“Do I have a cold or the flu?” is a very common Google search. It is understandable because many signs are identical, and they are treated very differently. You don’t want to waste time on the wrong medication; you want to know what you’re dealing with so you can handle it properly and start feeling better as soon as possible. Allergies are the same way, and you’re most likely treating your allergy symptoms incorrectly.
- There are certain triggers in your environment. Those triggers are known as allergens. Allergens range from pollen, dirt, to dust particles. When your immune system becomes excessively sensitive to such allergens, your body develops a condition as allergies.
- Typical allergy signs and symptoms include a stuffy or runny nose which can trigger a sneezing response and swollen itchy watery eyes.
- Certain medications are used to relieve allergy symptoms, the most common of which include antihistamines and decongestants. Saline and corticosteroids may also be used.
- Some of these medications are more effective in treating specific symptoms than the others, but corticosteroids are the first-line therapy for allergies.
What exactly are allergies?
Allergies are hypersensitivity reactions of our immune system to certain substances in our environment. Our immune system recognizes these substances as harmful, even though they are not, and acts accordingly.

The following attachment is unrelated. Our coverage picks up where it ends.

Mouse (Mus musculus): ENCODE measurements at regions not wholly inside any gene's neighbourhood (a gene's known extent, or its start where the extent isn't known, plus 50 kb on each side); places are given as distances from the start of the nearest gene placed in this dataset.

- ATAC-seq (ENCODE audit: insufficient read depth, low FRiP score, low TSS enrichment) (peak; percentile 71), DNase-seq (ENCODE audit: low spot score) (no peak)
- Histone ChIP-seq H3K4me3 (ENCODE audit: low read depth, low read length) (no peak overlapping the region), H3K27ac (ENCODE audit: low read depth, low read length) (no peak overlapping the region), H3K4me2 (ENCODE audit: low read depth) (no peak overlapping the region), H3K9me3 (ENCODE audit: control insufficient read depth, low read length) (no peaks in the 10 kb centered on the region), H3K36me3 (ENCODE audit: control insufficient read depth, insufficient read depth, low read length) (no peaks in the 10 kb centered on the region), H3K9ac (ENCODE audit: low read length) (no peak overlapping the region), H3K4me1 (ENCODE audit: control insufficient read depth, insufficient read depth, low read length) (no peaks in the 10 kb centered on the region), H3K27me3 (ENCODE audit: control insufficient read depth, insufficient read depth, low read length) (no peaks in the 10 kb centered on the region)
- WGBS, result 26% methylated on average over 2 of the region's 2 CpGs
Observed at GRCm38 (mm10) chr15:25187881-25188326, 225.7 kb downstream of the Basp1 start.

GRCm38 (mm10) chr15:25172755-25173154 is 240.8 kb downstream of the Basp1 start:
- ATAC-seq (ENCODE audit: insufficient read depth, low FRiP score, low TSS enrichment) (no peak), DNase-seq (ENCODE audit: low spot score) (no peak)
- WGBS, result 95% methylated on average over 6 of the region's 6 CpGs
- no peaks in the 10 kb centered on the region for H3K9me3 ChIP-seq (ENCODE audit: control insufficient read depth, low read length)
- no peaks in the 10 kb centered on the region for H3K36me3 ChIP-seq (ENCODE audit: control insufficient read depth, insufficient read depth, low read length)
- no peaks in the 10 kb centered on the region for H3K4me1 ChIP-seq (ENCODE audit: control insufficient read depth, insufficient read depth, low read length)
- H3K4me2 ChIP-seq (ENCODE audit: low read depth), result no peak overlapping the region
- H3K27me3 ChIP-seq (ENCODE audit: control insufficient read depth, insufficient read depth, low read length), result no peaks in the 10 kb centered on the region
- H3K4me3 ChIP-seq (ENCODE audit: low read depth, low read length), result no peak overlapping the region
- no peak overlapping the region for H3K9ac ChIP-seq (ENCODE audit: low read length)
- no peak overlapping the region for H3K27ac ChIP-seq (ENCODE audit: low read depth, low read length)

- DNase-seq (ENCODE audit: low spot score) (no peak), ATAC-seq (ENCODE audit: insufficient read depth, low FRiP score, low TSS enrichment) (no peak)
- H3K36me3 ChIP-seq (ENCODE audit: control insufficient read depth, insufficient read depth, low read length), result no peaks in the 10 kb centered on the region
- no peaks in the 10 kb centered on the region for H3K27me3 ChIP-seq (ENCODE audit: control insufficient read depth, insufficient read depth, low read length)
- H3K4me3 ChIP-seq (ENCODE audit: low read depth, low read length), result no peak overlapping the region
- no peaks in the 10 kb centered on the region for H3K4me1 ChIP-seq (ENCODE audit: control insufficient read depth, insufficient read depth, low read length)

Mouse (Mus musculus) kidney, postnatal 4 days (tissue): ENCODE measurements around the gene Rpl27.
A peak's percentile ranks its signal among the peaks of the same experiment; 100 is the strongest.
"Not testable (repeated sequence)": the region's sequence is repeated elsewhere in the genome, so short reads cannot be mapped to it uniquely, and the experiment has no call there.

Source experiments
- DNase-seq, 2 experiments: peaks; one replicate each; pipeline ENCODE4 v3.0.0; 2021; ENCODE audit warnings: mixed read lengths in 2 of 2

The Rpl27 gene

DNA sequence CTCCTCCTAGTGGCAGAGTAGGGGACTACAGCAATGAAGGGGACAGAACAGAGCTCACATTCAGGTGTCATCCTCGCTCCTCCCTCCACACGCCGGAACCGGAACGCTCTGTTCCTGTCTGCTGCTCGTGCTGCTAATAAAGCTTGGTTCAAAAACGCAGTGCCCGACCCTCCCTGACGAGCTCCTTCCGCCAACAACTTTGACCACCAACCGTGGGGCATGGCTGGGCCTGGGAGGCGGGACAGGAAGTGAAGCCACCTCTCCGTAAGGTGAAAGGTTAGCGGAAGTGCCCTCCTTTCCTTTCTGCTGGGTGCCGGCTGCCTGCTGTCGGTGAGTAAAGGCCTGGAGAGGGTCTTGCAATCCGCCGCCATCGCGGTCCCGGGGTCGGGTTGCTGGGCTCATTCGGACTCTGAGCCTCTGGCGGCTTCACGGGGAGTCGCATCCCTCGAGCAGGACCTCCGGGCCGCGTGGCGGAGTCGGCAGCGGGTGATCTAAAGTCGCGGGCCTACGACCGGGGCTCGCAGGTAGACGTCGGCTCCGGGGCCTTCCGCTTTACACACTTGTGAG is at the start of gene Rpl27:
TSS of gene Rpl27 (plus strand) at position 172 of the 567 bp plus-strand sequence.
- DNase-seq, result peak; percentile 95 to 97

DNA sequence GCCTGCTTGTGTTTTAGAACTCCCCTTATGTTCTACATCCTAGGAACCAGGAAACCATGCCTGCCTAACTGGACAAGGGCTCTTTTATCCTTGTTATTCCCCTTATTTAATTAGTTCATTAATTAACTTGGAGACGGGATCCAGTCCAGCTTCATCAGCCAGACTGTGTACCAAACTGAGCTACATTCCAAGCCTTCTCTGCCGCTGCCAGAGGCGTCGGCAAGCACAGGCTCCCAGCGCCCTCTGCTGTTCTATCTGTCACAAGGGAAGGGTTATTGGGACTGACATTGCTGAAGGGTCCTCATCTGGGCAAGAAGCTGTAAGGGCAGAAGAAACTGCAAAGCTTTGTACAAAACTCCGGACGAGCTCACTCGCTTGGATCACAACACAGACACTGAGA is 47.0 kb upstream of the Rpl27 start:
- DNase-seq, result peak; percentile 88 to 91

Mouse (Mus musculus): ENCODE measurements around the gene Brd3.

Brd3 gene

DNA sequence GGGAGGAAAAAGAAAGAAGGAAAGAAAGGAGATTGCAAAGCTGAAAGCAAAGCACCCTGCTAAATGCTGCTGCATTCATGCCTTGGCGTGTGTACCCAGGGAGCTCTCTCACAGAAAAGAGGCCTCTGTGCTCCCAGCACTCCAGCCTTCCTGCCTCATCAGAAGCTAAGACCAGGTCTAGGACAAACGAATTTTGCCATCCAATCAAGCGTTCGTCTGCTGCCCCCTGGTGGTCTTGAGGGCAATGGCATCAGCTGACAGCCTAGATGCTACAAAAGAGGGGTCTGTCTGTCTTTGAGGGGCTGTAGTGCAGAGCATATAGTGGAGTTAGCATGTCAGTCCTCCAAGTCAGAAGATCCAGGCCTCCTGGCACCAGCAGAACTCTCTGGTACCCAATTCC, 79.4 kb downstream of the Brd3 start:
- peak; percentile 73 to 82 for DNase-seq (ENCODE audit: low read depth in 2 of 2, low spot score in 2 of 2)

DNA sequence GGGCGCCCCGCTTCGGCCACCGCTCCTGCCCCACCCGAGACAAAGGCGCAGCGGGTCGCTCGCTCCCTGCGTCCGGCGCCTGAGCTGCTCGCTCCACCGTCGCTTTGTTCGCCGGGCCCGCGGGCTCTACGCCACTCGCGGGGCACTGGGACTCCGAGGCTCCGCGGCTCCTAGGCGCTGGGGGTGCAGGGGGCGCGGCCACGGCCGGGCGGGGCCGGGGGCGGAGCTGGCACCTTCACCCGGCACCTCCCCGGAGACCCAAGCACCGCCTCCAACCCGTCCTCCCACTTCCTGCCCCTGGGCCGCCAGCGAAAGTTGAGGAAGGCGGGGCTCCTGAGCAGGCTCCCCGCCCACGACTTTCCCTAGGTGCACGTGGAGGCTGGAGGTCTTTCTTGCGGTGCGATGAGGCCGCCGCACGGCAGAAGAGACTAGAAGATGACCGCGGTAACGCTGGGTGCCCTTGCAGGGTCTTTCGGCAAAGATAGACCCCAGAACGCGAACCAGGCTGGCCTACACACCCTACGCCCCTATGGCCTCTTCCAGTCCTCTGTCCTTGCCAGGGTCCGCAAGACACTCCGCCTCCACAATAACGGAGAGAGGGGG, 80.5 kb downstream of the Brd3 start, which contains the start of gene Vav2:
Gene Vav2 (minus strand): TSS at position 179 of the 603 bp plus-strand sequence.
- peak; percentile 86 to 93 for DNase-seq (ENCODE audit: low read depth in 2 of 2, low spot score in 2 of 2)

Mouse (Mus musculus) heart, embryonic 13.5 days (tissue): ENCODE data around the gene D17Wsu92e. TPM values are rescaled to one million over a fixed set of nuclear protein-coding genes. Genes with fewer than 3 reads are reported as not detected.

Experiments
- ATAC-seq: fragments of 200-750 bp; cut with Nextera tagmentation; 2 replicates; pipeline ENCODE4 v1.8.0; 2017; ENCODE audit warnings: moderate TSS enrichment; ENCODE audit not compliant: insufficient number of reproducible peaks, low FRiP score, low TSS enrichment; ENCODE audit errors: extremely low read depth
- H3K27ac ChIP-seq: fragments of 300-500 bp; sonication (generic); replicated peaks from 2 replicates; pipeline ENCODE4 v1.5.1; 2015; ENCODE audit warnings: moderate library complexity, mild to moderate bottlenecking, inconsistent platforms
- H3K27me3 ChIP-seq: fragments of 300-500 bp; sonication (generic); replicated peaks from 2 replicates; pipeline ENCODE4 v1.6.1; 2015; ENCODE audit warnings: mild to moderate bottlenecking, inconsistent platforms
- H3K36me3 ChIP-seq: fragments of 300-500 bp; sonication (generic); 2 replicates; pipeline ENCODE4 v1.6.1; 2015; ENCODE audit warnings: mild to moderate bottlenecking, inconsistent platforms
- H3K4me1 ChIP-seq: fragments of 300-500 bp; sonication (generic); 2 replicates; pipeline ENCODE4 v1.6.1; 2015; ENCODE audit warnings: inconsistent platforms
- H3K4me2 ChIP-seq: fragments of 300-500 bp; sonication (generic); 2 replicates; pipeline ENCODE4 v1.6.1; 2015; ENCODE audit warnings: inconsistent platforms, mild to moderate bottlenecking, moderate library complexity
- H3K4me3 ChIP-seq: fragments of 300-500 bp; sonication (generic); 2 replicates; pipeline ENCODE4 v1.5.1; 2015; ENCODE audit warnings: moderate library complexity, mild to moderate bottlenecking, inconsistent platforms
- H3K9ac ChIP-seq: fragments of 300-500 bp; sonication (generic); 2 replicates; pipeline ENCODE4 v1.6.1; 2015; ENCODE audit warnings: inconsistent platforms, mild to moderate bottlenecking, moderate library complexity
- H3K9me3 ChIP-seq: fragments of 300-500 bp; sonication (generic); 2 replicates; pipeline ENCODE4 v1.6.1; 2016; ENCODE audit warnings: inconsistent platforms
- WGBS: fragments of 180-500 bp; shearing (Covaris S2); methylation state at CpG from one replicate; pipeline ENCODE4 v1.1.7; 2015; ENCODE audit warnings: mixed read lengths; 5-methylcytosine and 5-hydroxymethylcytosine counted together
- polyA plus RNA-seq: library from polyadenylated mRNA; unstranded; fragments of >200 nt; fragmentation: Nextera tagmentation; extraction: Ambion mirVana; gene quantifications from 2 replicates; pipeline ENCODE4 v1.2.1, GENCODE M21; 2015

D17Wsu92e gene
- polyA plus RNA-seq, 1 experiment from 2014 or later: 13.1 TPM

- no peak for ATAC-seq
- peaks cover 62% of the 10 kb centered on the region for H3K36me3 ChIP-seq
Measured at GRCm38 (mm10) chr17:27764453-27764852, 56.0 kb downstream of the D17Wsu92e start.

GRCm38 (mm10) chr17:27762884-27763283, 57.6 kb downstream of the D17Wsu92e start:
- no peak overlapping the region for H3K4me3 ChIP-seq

While certain allergies are fatal such as those to peanuts, fish, seafood, and some drugs, seasonal allergies to pets or pollen are more of a nuisance than anything serious. Seasonal allergies usually don’t cause any severe symptoms. In this article, we will concentrate on seasonal allergies and how to handle them properly.
According to estimates, seasonal allergies affect 10-30% of the world’s population (it is also known as allergic rhinitis or hay fever). Although the name implies that the runny or stuffy nose, sneezing, and red, itchy, and watery eyes are the symptoms that occur only during the winter or certain seasons like pollen season, some people are affected all year. Allergy symptoms like these can vary from mild to extreme depending on your immune system and the type of allergy you have.
The most effective treatments for seasonal allergy symptoms
When it comes to selecting the correct allergy drug for your symptoms, the last thing you want to do is fly blind to trust your luck and hope that you get it right the first time. We’ve broken down three things to consider when deciding how to handle your allergy symptoms. It will help you get it right the first time, so you can get back to completing your to-do list without having to worry about watery eyes and your runny nose.
Certain drugs are better suited to treating specific symptoms than others. The following are the four major categories of medications available as prescription or over-the-counter (OTC), with their available forms in parentheses:
- Saline: These sprays may be useful if you are having mild allergy symptoms and you want to clear your nose of excess mucous. They’re perfect for clearing your nose because they’re made of sterilized water and salt. They will relieve your symptoms quickly. One thing that you have to keep in mind for using these is they are only suitable for short-term treatment. They only treat the symptoms and do nothing for the underlying cause. You will still have to look for another treatment option with them if you want long-term effects.